The mode of operation is the same as in Example 15, that is the same as for Examples 6 to 14, but lasted for 18 hours, the alcohols being replaced by mercaptans. The rate of conversion of the oleic acid obtained was as follows:
Ex. 22: with butane-thiol: 24%
Ex. 23: with hexane-thiol: 23%.
The reaction mixture is constituted by 10 ml of trichlorotrifluoroethane (Freon or Forane 113) containing 1 g of tallow and 1 g of lauric acid. To this mixture is added 0.2 g of the mycelium of R. arrhizus and it is agitated at 30° C. for 20 hours. After separation of the mycelium, the mixture is isolated and analysed by gas chromatograhy using trimethylsilyl derivatives of the fatty acids. The proportion of fatty acids freed from the tallow by transesterification is 44.1%.
The mode of operation is the same as in Examples 6 to 14 above, the alcohol being replaced by amines, viz. 0.1 mole of amine with 0.5 mole of oleic acid/liter; 20 g of the enzymatic mycelium/liter and the same amount of the molecular sieve. The fluorinated liquid is Cl2 FC-CF2 Cl. Conversions of the oleic acid are:
Example 25: with dodecylamine: 81%
Example 26: with ethanolamine: 28
Example 27: with hexamethylenediamine: 14
The reactor is constituted by a column containing 5.6 g of the mycelium prepared as above and 10 ml of silica. The temperature is 30° C. and the residence time is 75 mins. The reaction mixture comprises trichlorotrifluoroethane (Freon or Forane 113), containing by weight of the mixture 11.4% of refined tallow, 2.5% of methanol and 86.1% of this fluorinated compound. Operating continuously, the proportion of fatty acids liberated in the form of the methyl esters attained 7.9%.
Esterification with various solvents
For comparison, the esterification of n-octanol with oleic acid is effected under the same conditions with a series of different solvents for the fatty acid. The conditions are those of Examples 1, 3 and 5, namely concentrations/liter of 0.1 mole per acid as for the alcohol, 10 g of the mycelium of R. arrhizus and 10 g of the molecular sieve; 30° C., duration 21/2 hours. The percent conversions of oleic acid found are as follows:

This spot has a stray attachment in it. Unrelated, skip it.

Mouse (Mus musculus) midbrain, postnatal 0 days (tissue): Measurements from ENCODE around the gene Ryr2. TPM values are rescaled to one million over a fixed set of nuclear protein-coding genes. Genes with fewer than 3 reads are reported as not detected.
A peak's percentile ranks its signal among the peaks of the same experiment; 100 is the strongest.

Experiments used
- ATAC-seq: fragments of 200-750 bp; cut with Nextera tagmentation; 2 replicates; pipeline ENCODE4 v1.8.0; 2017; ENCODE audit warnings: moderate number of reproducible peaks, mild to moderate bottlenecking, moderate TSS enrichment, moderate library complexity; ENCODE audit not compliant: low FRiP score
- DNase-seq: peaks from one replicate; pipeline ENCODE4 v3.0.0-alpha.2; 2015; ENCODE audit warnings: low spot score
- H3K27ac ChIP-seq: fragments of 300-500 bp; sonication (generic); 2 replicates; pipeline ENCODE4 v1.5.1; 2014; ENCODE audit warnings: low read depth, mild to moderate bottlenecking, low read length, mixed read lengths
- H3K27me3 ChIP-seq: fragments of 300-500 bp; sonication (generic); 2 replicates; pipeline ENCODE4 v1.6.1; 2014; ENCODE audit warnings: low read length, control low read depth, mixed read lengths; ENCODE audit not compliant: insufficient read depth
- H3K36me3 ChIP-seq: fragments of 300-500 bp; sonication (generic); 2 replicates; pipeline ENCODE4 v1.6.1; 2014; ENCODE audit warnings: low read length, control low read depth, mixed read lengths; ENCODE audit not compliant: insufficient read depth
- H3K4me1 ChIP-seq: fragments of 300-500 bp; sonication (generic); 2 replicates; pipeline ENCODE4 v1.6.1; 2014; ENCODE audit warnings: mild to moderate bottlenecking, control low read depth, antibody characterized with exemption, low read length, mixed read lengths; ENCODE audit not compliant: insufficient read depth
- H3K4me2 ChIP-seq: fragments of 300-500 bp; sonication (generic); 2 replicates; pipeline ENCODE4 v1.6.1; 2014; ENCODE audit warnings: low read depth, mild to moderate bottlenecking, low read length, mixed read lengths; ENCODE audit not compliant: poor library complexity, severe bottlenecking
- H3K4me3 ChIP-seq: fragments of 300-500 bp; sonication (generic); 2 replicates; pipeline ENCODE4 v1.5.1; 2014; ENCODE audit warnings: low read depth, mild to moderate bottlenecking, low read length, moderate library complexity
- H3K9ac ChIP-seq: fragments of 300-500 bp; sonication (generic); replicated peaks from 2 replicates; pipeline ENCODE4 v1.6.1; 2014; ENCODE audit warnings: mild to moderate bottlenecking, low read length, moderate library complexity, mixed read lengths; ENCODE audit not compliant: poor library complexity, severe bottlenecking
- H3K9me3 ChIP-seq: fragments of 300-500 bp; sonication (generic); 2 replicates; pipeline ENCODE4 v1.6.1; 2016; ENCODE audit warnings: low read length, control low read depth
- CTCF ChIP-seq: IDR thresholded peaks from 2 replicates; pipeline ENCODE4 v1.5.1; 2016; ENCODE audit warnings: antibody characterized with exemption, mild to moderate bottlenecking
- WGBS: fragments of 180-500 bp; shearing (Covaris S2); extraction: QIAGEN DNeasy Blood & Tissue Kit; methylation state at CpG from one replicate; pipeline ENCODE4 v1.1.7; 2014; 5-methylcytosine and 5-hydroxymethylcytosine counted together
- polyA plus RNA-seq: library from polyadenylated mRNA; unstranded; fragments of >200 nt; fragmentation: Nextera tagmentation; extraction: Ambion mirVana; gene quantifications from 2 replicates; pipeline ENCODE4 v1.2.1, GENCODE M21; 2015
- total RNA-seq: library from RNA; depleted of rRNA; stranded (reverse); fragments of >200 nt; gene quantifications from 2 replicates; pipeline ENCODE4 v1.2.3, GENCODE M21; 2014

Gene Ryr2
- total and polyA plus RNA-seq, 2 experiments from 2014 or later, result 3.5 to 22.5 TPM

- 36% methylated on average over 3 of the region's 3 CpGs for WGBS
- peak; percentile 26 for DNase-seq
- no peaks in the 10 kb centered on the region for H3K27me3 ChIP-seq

______________________________________Example No Solvent % Conversion______________________________________29 Trichlorotrifluoroethane (F113) 8330 Trichlorofluoromethane (F11) 85.431 Tetrachlorodifluoroethane (F112) 8532 Perfluoroheptane 8133 Diphenylether 7634 Dibutyl phthalate 6835 Methyl-t-butyl-ether 56.636 Dimethoxy-propane 44.937 Tributyl phosphate 44.238 1,2-diethoxy-ethane 19.439 Dioxane 11.340 Methyl-octyl ketone 041 Dimethyl-formamide 042 Dimethyl-sulphoxide 0______________________________________
It can be seen that the fluorinated hydrocarbons of Examples 29 to 32 give better results than the other solvents. Certain solvents (Examples 40 to 42) do not allow any esterification to be obtained.
The reaction mixture is constituted by tallow and sunflower oil in the weight ratio of 70/30 respectively, in 25% solution in trichlorotrifluoroethane vol/vol. The reactor is constituted by a column containing 5.5 g of the of devitalised mycelium Rhizopus arrhizus per 10 ml of silica, with preliminary dessication of the reaction medium on the molecular sieve. After a residence time of 60 mins, a rate of interesterification of 100% for a productivity of the order of 1.5 kg of interesterified fatty material/hour and per kg of dry mycelium is obtained, the operation being carried out continuously.